Wednesday, February 3, 2010

The Tree Bride by Bharati Mukherjee

I love India - it's long and painful history; it's contradictory relationship with the British; it's natural beauty; it's complex, layered society; it's religious "stew"; it's all-or-nothing climate. There is always pleasure to be found in a book about India (remember the City of God by Dominique Lapierre?)

So... I couldn't wait to get started on this book. Mukherjee tells a story that spans cultures, countries and centuries, and she does it was such skill that one story flows naturally out of the other, and we can skip around between stories and feel how it all connects. But, I left the book feeling like I still didn't know who the "tree bride" was. Turns out that I should have read "Desirable Daughters" first... :-(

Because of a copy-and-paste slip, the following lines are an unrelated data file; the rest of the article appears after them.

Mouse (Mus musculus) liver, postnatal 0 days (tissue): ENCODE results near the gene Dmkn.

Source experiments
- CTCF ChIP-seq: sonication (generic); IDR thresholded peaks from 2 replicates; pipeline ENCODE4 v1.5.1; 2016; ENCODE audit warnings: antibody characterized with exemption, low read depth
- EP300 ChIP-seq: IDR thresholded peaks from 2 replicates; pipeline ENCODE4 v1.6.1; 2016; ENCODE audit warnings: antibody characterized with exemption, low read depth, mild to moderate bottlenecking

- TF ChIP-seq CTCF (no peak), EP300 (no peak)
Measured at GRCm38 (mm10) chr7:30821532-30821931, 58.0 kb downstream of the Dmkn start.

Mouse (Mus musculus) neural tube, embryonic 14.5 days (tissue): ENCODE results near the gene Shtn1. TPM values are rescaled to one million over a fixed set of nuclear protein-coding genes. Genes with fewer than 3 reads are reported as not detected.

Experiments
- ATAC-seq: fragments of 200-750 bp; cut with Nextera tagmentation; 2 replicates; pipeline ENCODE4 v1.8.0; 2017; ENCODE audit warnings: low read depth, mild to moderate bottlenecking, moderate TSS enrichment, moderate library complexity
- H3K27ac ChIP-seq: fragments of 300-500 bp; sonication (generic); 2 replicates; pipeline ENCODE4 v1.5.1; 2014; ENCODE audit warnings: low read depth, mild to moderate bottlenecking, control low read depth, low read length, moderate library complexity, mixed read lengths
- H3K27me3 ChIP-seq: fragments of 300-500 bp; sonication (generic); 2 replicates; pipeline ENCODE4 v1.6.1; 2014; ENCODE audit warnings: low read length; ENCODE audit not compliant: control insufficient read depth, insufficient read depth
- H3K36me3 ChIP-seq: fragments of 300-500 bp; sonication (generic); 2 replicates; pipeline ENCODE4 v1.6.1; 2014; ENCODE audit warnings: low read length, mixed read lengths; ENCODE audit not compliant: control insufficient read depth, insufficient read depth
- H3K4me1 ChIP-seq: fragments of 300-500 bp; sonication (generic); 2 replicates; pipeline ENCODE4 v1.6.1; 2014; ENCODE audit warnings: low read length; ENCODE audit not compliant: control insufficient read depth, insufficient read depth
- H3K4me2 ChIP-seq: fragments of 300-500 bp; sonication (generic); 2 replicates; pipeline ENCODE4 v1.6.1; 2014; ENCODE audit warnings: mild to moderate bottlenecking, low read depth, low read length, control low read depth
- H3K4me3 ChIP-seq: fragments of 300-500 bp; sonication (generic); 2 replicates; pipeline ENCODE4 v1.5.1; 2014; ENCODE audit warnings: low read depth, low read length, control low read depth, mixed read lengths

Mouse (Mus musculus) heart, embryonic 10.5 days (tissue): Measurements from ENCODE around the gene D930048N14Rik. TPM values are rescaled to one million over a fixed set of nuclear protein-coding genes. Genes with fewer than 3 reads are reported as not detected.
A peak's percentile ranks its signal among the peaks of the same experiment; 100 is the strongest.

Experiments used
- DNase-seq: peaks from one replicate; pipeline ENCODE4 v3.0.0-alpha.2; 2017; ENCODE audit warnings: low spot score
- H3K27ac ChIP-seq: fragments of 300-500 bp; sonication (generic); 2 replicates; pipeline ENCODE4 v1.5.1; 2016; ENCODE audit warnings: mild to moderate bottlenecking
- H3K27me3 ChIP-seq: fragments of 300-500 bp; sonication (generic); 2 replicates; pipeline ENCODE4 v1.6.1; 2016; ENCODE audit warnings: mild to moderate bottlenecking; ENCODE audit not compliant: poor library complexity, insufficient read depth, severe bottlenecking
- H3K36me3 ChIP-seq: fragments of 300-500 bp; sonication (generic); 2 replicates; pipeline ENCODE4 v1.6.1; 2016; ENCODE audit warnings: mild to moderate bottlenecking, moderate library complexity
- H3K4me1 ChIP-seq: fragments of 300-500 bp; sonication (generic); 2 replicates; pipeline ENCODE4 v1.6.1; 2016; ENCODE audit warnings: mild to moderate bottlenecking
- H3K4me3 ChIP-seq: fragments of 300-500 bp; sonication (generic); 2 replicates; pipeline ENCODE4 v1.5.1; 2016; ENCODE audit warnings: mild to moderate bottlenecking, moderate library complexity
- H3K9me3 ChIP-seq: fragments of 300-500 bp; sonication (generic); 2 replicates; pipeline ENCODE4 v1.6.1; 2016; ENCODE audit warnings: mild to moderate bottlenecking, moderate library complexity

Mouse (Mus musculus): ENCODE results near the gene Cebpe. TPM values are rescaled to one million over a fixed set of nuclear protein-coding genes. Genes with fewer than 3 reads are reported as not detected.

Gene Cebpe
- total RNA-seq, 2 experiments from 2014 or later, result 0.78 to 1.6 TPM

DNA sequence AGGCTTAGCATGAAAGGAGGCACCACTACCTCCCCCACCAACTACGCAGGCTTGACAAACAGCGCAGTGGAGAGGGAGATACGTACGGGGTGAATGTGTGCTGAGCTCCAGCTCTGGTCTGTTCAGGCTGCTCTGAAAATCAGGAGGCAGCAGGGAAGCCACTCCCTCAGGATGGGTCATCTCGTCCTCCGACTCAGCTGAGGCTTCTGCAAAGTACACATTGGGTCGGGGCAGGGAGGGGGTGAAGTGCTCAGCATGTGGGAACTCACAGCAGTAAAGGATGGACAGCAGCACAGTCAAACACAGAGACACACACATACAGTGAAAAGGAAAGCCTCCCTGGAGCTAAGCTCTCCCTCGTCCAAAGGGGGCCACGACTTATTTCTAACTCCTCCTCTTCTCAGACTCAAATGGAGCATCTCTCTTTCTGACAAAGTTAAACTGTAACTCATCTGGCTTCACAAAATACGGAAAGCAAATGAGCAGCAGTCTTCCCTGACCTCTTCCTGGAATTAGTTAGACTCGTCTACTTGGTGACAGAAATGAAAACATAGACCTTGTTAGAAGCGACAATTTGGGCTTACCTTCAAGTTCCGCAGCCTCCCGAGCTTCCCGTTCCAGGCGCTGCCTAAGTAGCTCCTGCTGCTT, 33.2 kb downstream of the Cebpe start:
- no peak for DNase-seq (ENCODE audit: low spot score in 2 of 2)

One of the most curious aspects of this book is it's exploration of the connectivity between us all: the moments, people and history that ties us together. Is this destiny or just co-incidence, and does it matter?
"Information (about our family history) feels like the glue of the universe, one of those unimaginable calculations of time and distance, but one that restores a bit of human scale of the ungraspable proportions of space. But there are days, and this is one of them, when the trillion-trillion random particles actualy seem reducible to a simple formula. Why not? A drop of blood reveals all of human history." (The Tree Bride, pg 234/5)

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